Photo: Drew Hallowell/Getty Images for NASCAR

Throwback Thursday Theater: Hamlin Wins Pocono After Late Race Fireworks

By David Morgan, NASCAR Editor

While Pocono doesn’t always produce the greatest racing, with the field getting strung out more often than not, there are a few exceptions to the rule. The 2010 Gillette Fusion ProGlide 500 was one of them.

Though the race began much like every other race at the “Tricky Triangle”, as the laps wound down, the action cranked up.

After the start of the race was delayed by rain, three drivers, Kyle Busch, Denny Hamlin, and Clint Bowyer, asserted themselves as the cars to beat, leading all but one of the first 100 laps. The three drivers continued to stake their claim at the front of the field as the finish drew nearer, but after a caution came out on lap 168 during green flag pit stops, the running order was jumbled up.

Sam Hornish, Jr. took over at the front of the field and the cars that had been dominant stuck back mid-pack and having to fight their way back to the front.

Hornish held onto the lead for 16 laps before Hamlin surged from 16th place to the lead on lap 188. Hamlin pulled away and had the white flag in sight, but the caution flag flew before he could make it to the finish line and the race would be headed to a green-white-checkered finish.

Photo: Chris Trotman/Getty Images for NASCAR

In the lap 199 caution, Kevin Harvick and Joey Logano were battling for fifth as the two drivers headed into Turn 3 side-by-side. Harvick got into Logano’s left rear quarter panel, sending Logano’s No. 20 car spinning. Harvick would go on to finish fourth, while Logano had to settle for a 13th place finish on the day.

The aftermath of the spin continued after the race as well as Logano parked right next to Harvick on pit road and then stormed towards Harvick’s No. 29 car, yelling while being restrained by his crew. After saying a few choice words, Logano went back to his hauler to meet with NASCAR about the incident.

“It’s disappointing to be honest with you,” said Logano. “We had a top-five run going there with the Home Depot Toyota and for us here that was going to be awesome and I was pretty pumped up about it, but we were racing the 29 and he let me go down the straightaway and then decided to dump me in the next turn. I don’t know what his deal is with me, but it’s probably not his fault, his wife wears the firesuit in the family and tells him what to do, so it’s probably not his fault.”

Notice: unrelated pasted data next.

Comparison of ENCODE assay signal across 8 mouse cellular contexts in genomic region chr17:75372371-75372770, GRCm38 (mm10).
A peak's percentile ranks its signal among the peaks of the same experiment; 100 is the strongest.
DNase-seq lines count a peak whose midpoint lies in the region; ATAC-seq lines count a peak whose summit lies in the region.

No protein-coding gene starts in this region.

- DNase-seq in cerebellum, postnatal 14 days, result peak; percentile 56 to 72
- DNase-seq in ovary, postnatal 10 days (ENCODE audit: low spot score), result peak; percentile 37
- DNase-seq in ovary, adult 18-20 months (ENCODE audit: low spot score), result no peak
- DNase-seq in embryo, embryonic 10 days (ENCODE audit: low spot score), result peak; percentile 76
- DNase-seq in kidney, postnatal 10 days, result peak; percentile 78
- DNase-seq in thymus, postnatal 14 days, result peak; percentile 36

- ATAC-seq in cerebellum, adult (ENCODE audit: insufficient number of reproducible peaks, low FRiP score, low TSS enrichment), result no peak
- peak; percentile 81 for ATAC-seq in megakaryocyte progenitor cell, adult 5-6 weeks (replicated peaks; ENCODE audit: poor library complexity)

Once the race restarted for the two final laps, Hamlin pulled away to score his second straight and fourth career win a Pocono ahead of Busch, Tony Stewart, and Harvick.

“We had a good run,” Hamlin said. “We knew right from the get-go that first run when we took the lead early we had a good car. I felt like the track stayed pretty consistent. Our car stayed pretty consistent. There was some stuff, going back on it now when we come back that we’ll probably change to make our car a little bit better. We just conserved for most of the day. I wrote it on the dash because I knew I was going to have to use it all at the end.

“Races don’t come easy when you run first or third and you get the win at the end. There’s always a wrench that kind of gets thrown in there and messes up your whole plan. I knew it was going to be important to save everything I could till the very end, and when I needed to get more out of it, I could.”

However, the green-white-checkered finish wasn’t without incident as a massive crash broke out on the backstretch between Turns 1 and 2, sending cars spinning and even some airborne.

The accident occurred as a result of Kasey Kahne getting run down into the wet grass that runs alongside the low side of the track by his Richard Petty Motorsports teammate AJ Allmendinger, which caused Kahne to lose control of his No. 9 car and spin back across the track into the middle of the field.

Kahne was struck by Mark Martin and Greg Biffle, sending him airborne and nearly over the outside retaining wall as there was no catch fence in that section of the track. By the time the crash was done, a total of 10 cars were involved.

“There were a lot of guys up front that shouldn’t have been and weren’t very good and we were driving back by a lot of them and just got put in the grass. That’s part of it. I don’t know. Teammates…we’ve got to work on that a little bit maybe,” Kahne said. “I don’t talk to AJ (Allmendinger) hardly ever and I doubt I’m going to talk to him about this.”

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David Morgan is the Associate Editor for Motorsports Tribune. A 2008 graduate from the University of Mississippi, David has followed NASCAR since the early 90’s and became hooked at an early age after attending his first race at Talladega Superspeedway in 1993. He has traveled across the country since 2012 to cover some of the most prestigious events both IndyCar and NASCAR have to offer, with an aim to only expand on that in the near future.